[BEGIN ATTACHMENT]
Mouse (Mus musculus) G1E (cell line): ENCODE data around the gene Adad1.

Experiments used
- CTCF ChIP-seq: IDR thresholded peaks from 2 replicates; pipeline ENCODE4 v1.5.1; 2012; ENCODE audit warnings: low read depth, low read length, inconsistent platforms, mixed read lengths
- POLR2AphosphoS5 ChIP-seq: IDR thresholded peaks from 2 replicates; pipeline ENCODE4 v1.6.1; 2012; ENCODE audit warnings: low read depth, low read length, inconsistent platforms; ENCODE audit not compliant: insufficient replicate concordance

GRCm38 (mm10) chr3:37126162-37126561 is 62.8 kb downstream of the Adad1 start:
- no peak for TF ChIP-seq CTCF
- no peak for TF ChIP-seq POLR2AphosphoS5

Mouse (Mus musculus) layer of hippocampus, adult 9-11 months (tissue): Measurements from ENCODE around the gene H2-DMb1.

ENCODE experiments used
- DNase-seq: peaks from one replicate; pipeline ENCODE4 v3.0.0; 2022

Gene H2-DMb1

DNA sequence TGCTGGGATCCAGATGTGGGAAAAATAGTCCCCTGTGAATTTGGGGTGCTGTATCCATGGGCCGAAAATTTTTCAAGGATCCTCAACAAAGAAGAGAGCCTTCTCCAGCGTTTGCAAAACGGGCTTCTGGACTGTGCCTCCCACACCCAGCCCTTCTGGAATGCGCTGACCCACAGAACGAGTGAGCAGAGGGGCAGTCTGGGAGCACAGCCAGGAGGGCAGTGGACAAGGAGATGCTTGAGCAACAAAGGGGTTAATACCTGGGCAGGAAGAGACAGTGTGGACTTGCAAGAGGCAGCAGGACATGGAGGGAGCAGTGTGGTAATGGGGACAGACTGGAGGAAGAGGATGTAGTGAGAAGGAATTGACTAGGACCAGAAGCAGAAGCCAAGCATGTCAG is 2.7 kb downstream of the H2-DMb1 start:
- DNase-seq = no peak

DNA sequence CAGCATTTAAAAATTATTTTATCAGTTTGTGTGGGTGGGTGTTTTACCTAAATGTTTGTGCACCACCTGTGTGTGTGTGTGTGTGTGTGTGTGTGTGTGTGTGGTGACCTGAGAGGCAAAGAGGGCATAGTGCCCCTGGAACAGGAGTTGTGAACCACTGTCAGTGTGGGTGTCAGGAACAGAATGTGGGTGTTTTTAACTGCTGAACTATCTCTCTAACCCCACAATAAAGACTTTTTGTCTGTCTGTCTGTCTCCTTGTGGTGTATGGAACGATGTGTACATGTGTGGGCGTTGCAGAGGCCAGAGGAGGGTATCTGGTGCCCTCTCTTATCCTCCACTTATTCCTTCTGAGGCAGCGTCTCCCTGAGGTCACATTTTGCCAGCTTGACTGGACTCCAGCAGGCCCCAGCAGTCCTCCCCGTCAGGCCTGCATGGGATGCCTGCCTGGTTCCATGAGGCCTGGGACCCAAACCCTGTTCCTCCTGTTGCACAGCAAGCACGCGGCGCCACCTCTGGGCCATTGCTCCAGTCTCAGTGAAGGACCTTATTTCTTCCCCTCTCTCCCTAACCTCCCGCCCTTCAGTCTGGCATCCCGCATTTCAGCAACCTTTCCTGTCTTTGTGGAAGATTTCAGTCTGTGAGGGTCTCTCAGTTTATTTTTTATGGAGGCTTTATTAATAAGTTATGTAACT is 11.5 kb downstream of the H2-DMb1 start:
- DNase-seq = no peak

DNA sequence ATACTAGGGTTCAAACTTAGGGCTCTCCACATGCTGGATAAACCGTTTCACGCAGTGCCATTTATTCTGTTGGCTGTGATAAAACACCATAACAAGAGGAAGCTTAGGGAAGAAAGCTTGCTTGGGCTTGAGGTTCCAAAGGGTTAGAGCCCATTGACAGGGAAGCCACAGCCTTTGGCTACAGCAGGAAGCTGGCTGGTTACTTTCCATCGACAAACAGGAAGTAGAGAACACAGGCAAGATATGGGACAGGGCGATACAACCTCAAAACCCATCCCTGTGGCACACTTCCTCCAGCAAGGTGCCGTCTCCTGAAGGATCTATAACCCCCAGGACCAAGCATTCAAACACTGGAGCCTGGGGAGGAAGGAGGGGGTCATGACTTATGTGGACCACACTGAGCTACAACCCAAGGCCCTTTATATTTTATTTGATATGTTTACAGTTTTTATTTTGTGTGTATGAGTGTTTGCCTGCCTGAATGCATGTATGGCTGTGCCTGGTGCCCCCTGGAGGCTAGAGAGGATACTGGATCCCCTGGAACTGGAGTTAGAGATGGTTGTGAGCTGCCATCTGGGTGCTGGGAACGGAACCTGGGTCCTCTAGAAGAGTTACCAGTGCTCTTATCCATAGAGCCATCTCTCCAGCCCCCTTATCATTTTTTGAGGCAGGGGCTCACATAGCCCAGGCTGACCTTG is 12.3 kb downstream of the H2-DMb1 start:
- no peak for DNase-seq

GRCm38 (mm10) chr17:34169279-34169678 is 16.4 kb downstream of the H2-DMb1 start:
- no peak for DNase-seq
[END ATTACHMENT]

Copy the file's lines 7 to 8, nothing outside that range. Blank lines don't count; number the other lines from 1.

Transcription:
- no peak for TF ChIP-seq POLR2AphosphoS5

Mouse (Mus musculus) layer of hippocampus, adult 9-11 months (tissue): Measurements from ENCODE around the gene H2-DMb1.